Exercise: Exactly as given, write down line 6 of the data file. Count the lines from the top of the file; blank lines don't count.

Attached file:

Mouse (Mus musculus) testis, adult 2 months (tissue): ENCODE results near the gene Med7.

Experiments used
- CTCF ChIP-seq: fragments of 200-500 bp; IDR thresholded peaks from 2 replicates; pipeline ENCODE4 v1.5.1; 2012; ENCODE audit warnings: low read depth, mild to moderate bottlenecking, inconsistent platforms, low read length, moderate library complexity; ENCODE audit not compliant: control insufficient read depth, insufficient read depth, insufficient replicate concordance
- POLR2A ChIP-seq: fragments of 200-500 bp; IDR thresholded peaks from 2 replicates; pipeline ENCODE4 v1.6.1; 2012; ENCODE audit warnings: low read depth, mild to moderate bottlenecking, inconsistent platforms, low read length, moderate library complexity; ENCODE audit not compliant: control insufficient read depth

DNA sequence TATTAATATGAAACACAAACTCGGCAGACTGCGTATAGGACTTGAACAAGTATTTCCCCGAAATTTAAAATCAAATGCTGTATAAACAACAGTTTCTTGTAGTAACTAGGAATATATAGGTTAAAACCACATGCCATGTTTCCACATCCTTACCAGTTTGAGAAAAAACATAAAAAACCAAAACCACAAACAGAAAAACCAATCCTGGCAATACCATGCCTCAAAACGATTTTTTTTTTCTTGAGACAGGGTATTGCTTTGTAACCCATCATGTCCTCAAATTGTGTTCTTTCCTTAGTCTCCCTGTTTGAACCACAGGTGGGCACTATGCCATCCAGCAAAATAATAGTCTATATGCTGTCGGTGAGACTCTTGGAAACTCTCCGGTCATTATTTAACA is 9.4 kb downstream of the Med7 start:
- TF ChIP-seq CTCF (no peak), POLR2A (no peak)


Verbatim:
- TF ChIP-seq CTCF (no peak), POLR2A (no peak)